The name Cleopas is an abbreviated form of "Cleopatros" (you might recognize the feminine version; Cleopatra), a Greek name meaning "glory of the father" or, to use the more inclusive language, the "glory of God." Cleopas was not, himself, the Glory; he's perhaps the vehicle through which we see that glory now, just as the blind man in John's gospel. We have no further information about him. Is it possible that Cleopatros is in this room right now?

In the Greek, "was the One who would set Israel free" is actually in the present tense. That is "Jesus is the One." Interesting.

Has Cleopas not accepted yet that Jesus is dead? Or has he somehow already appropriated the Resurrection only a few hours later? Or has the Holy Spirit put words in his mouth, as with Peter and the prophets before?

"What little sense you have!" Jesus had to go through most of the Scriptures to show them what a real Messiah was. I can see Jesus thumping on a Bible – except it didn't exist yet. Big elaborate scrolls did not travel well. Jesus did this all from memory; after all, Christ is "The Word." The disciples' hearts may have been burning, but their eyes were not yet open.

So Jesus pretends to be continuing on the way. We do this today: "I must be going." "Oh, do stay and have supper with us. We can enjoy each other's company!"

It was common practice then to let the guest say the blessing. Many people still do this today. So Jesus said a blessing and broke the bread, just as he had four days earlier.

Bells go off; sirens sound! "Congratulations, you just won the grand prize – a living Christ!" And then Jesus goes "poof." I don't think Scotty beamed him up.

The sudden disappearance was probably to show that Jesus was indeed divine. But this seems to have backfired a bit. In the passage following this one, Jesus suddenly appears to the apostles and "the others." And Jesus has to prove that he's not a ghost by eating and showing the wounds.

So these two go running back to Jerusalem. This wasn't easy; much of the trip is uphill.

And here we find another strange departure from Luke's normal writing. Jesus has appeared to Peter, but we have no details at all. One stinking little sentence! Come on, Luke, we want to know more! This is no time for the Cliff Notes version.

If you're a Fundamentalist, you might want to cover your ears now. But then maybe you're in the wrong church.

And so we come to another caution in learning about the Bible: We have to ask, did this story really happen?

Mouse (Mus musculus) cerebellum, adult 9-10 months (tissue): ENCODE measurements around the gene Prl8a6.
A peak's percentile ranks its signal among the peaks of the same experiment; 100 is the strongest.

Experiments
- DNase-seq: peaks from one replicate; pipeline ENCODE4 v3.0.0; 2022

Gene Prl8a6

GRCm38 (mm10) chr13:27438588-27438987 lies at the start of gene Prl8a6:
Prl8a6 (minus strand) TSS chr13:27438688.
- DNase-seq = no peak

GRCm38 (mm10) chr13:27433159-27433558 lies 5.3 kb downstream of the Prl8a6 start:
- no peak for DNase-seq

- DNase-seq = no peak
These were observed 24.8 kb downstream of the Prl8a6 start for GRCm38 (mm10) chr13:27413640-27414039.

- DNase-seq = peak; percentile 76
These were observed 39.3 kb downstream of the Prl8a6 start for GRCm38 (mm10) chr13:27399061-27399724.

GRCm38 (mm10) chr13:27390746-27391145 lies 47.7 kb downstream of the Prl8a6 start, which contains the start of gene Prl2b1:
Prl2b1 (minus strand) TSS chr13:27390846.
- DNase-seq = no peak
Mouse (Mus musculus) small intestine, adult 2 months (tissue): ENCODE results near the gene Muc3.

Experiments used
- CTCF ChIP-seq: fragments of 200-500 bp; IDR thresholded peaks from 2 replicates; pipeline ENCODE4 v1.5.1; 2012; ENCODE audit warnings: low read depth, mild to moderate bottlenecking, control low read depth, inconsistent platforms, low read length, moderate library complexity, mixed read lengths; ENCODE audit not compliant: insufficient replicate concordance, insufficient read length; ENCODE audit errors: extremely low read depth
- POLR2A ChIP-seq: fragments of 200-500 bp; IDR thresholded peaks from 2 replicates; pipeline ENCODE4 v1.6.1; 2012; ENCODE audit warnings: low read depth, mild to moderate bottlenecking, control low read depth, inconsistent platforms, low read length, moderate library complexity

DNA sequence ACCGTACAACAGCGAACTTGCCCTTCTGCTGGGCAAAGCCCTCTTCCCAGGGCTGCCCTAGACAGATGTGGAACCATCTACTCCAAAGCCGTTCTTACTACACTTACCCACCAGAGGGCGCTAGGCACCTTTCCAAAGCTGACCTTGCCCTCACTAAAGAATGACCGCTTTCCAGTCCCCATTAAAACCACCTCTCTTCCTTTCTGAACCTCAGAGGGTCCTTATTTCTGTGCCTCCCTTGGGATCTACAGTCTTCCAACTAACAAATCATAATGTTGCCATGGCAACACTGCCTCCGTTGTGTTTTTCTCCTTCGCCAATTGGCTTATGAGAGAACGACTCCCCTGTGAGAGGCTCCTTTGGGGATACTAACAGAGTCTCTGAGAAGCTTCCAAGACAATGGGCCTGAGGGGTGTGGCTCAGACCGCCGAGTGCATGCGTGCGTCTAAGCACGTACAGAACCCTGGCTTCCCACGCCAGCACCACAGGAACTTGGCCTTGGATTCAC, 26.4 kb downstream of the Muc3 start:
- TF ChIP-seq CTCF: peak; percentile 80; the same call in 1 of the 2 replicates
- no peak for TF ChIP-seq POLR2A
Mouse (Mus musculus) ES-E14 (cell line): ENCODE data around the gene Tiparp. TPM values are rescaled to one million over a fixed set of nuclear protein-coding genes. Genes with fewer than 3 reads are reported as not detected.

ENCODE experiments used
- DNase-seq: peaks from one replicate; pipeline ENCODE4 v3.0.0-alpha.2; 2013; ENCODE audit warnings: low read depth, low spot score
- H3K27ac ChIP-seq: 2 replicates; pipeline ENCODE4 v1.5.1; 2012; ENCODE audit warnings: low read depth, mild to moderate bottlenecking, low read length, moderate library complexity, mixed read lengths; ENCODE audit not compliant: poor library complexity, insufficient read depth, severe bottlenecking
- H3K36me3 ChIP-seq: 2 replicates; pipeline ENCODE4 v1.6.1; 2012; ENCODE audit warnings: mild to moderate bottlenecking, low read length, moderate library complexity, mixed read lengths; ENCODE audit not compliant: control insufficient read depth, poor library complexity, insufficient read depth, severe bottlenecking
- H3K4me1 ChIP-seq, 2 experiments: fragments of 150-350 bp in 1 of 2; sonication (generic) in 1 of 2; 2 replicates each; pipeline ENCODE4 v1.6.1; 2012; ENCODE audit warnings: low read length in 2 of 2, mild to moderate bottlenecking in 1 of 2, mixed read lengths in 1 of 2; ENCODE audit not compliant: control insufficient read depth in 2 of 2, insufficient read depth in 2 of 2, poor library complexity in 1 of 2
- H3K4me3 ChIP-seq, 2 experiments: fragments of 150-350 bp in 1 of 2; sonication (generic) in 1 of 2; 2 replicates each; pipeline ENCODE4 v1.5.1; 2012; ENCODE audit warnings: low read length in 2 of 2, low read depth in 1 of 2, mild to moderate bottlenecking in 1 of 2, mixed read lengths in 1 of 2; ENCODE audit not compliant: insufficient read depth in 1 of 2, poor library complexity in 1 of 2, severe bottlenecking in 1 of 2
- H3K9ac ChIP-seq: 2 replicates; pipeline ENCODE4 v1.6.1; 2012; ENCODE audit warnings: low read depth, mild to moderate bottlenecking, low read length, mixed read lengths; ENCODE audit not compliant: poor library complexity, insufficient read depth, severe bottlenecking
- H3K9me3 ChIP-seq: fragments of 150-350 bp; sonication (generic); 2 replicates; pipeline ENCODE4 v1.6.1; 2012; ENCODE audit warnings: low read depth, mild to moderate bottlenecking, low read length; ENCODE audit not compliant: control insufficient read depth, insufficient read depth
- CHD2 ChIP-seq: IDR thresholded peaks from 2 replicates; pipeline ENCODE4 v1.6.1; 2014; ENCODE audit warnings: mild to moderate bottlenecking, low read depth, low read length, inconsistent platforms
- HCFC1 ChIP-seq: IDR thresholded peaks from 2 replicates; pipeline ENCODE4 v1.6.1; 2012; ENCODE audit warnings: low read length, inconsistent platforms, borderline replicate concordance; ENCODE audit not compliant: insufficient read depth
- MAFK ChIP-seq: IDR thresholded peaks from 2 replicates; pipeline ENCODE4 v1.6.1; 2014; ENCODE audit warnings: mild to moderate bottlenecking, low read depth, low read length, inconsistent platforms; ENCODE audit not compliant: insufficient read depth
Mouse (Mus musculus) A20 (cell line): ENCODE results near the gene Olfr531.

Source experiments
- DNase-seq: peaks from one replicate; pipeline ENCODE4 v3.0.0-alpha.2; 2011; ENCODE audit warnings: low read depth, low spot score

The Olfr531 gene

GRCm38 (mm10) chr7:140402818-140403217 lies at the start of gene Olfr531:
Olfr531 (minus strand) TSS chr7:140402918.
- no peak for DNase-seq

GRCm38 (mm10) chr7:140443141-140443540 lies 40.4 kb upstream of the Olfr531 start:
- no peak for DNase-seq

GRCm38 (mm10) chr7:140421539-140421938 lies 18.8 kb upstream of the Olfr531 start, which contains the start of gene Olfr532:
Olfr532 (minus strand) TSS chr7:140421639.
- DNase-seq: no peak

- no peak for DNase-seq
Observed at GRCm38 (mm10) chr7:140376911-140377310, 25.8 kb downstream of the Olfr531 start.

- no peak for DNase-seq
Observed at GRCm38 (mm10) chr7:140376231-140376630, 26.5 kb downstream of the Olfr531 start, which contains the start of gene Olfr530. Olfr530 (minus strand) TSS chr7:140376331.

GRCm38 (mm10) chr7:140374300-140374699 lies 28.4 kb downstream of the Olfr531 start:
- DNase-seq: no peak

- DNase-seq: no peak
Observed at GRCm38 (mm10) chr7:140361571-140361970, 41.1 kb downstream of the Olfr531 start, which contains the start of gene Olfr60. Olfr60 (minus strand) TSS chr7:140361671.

The Apostle Paul, in his first letter to the Corinthians (I Cor. 15: 5-8), tells us that Jesus appeared to a lot of people. There were 500 people at one appearance.

Paper was pretty expensive in the first century. Writing all those stories would have cost a fortune. Most of the stories were probably fairly similar, so Luke probably condensed them all down into one. My pastor calls it "a representation of the communal experience of Jesus' risen and living presence now channeled as a specifically apostolic witness." Yeah! May I just say it is a composite story of many such similar appearances meant to inform the lives of all believers?

Please allow me to jump a few verses farther, as Jesus is with the believers. "45Then Jesus opened their minds to the understanding of the scriptures… 47In the Messiah's name, repentance for the forgiveness of sins will be preached to all nations… 48You are witnesses of all this."

We all have an Emmaus - that is "an earnest longing." For many of us in this room, perhaps it is to be walking with Jesus, having our eyes truly opened to the Word of God and our hearts opened to the needs of our neighbors.

This is what Jesus does for us. Our minds are opened to the meaning of the Word of God – all the prophecies have come true and have been laid out for us to understand. Jesus is the Messiah. Jesus is raised from the dead and shows us what awaits us. Our sins are and will be forgiven. We will dwell in the House of God forever.

All Jesus asks is that we are witnesses.

In a few minutes, Jesus will be breaking bread with us today. Come, let your eyes be opened and know Christ. And when you're on the road again, let Jesus walk with you.


Savior Jesus, as you met those disciples on that road, we invite you to accompany us on our journey. Open our eyes that we may see you in everyone we meet and love them as we would you.